Cybercrime , Cybercrime as-a-service , Email Security & Protection
Malspam Campaign Used Hancitor to Download Cuba RansomwareAttackers Co-Opted Malware for Data Exfiltration and Ransom, Group-IB Finds
Attackers co-opted the Hancitor malware downloader and recently used it to deliver Cuba ransomware as part of an email spam campaign for data exfiltration and ransom extortion, a new report by security firm Group-IB finds.
See Also: Live Webinar | Breaking Down Security Challenges so Your Day Doesn’t Start at 3pm
Group-IB notes a ransomware gang used Hancitor to help gain access to targeted networks, spreading the malware in malicious email attachments disguised to look like DocuSign notifications. Once a victim's device was compromised, the campaign operators then used Cuba ransomware's dedicated data leak site to publish the exfiltrated data if its ransom demands were not met.
It's unclear when the campaign began or who the victims are. But as of late April, Group-IB researchers noted the site had listed data of nine companies, primarily from aviation, financial, education and manufacturing industries in the U.S. and Europe.
Although Hancitor has been active since 2013, the strain remained largely inactive in recent years. With the latest campaign, the malware has resurfaced and appears to have been used in the practice of "big game hunting," in which hackers hunt down larger targets in an attempt to obtain larger payouts.
The campaign began with the attackers sending a malicious email with the fake DocuSign notification. The victims were then tricked to click 'enable' to view the document. When the content was enabled, Hancitor downloaded the payload from the attacker’s server.
The malware downloader then deployed Ficker Stealer to extract data from various web browsers, mail clients and cryptocurrency wallets. The malware also downloaded Cobalt Strike components for credential dumping, lateral movement and network scanning capabilities.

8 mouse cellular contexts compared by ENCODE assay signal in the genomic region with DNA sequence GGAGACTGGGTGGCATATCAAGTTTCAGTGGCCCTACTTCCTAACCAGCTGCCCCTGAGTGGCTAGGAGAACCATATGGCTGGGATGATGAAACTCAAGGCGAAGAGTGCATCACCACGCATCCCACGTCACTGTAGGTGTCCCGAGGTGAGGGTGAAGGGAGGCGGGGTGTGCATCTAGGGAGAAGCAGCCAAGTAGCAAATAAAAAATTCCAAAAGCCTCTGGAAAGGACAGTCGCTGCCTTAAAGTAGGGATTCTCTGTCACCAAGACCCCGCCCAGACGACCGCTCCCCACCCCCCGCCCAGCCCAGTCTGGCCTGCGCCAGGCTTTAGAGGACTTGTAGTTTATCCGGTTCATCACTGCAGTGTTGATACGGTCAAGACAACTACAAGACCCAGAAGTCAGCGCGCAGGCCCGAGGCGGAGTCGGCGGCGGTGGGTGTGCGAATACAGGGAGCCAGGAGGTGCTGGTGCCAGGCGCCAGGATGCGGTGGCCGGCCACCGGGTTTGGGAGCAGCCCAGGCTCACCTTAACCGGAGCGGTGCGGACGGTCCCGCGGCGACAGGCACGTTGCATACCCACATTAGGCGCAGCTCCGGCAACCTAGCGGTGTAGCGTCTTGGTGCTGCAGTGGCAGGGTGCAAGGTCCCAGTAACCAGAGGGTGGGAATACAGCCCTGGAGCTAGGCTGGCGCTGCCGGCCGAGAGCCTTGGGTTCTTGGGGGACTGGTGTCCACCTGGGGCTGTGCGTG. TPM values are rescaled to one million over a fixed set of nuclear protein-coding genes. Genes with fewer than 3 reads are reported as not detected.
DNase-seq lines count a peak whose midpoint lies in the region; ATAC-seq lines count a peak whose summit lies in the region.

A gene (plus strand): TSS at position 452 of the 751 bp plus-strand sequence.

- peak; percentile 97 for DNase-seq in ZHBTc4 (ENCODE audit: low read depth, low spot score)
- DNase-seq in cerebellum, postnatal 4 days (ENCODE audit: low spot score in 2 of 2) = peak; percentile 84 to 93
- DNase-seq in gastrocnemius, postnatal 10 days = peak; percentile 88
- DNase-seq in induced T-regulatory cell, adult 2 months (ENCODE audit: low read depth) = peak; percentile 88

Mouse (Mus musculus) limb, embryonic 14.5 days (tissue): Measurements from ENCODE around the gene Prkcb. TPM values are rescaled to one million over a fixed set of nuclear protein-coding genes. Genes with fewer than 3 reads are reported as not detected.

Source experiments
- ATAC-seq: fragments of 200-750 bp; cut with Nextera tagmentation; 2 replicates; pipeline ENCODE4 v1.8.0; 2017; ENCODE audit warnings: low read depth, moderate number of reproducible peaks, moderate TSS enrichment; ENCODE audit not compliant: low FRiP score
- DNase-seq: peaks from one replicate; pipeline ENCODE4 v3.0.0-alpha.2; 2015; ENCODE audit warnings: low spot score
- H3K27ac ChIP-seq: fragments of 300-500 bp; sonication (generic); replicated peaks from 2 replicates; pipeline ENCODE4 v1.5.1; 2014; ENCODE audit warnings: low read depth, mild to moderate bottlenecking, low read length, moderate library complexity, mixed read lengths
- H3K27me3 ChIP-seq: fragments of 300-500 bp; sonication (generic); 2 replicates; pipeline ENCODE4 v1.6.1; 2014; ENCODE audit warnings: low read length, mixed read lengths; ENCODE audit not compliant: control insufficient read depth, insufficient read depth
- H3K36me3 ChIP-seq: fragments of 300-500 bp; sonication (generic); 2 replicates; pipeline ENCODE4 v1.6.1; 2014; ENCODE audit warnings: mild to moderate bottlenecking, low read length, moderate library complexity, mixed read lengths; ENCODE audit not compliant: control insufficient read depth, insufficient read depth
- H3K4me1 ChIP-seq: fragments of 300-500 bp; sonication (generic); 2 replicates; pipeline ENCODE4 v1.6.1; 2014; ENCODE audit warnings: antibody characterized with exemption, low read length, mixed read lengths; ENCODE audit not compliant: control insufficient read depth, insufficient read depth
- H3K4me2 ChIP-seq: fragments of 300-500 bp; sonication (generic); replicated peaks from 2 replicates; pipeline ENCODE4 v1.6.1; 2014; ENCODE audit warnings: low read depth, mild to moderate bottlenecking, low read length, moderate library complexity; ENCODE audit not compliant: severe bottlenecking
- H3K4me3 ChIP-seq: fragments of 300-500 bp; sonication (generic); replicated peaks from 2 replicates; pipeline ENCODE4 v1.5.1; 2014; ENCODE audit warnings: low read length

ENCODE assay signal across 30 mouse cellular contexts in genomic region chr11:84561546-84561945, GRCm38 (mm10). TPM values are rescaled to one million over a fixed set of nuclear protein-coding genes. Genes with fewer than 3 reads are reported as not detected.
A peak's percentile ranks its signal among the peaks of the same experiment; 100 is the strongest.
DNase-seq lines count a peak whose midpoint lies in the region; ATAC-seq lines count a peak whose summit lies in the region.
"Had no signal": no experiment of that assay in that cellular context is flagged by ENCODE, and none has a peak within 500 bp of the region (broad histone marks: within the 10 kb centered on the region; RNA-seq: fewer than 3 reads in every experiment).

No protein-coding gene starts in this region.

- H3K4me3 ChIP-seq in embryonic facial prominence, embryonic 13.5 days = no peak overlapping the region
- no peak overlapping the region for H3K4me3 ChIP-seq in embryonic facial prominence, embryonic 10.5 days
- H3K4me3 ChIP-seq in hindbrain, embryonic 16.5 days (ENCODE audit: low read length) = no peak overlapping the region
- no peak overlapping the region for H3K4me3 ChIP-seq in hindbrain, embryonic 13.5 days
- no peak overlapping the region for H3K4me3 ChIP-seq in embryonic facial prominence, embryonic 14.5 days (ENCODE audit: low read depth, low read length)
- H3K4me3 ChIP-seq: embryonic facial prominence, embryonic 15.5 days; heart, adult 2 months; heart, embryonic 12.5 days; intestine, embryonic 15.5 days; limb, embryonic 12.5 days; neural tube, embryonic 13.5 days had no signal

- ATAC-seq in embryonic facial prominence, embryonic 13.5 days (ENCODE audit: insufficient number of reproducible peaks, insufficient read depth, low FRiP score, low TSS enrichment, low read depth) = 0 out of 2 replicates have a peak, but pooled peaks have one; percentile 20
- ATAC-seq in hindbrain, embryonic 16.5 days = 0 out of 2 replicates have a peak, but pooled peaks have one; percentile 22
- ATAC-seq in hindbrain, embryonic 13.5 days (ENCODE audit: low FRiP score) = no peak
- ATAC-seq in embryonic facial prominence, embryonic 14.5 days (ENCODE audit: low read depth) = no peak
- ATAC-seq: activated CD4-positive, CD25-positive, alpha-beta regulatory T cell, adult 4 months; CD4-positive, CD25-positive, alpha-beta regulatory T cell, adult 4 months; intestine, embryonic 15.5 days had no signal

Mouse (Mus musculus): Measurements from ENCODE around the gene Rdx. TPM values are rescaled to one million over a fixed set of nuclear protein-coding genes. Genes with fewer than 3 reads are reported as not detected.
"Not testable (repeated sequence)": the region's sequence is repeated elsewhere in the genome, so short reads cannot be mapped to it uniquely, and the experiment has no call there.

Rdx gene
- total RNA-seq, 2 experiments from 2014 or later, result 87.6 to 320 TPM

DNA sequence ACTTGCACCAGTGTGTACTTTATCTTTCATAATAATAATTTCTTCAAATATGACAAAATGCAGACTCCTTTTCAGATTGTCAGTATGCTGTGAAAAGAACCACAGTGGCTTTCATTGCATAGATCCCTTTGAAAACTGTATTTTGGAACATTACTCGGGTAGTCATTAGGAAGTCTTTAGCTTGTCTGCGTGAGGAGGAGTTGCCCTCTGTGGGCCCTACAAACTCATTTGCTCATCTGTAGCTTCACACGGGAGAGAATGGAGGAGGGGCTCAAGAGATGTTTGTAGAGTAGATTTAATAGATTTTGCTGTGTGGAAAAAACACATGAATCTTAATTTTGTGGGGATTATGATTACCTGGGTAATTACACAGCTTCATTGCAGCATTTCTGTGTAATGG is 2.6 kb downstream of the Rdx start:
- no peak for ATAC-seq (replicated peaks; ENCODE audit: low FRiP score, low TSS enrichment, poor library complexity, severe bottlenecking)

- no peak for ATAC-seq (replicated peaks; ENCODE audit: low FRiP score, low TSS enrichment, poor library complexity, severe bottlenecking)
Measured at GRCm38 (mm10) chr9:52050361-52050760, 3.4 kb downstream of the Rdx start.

The researchers further note that Cuba ransomware samples used by the attackers appear less sophisticated than earlier versions, with the hackers leveraging common techniques in their operations. "Despite this, their attacks are still quite effective and affective,” the researchers say.
Organizations targeted by the campaign should review MITRE ATT&CK mapping and a corresponding mitigations list, Group-IB recommends.
Attackers have used Hancitor downloader and Cuba ransomware to target several victims in previous campaigns.
For instance, in February, Cuba ransomware hit a Seattle-based billing and payment processing provider used by organizations and government agencies across California and Washington (see: 'Cuba' Ransomware Gang Hits Payment Processor, Steals Data).
In 2019, a report by security firm MalwareBytes found hackers were deploying Emotet, Hancitor and Trickbot as part of a malspam campaign (see: Emotet Malware Returns to Work After Holiday Break).
In 2017, two security researchers found that the 2016 energy blackout in Ukraine was initially caused by a spear-phishing attack that deployed Hancitor. The researchers found the hackers used Hancitor to install additional attack code on infected systems and that it had undergone 500 iterations two weeks before it was deployed (see: Ukraine Blackout Redux: Hacking Confirmed).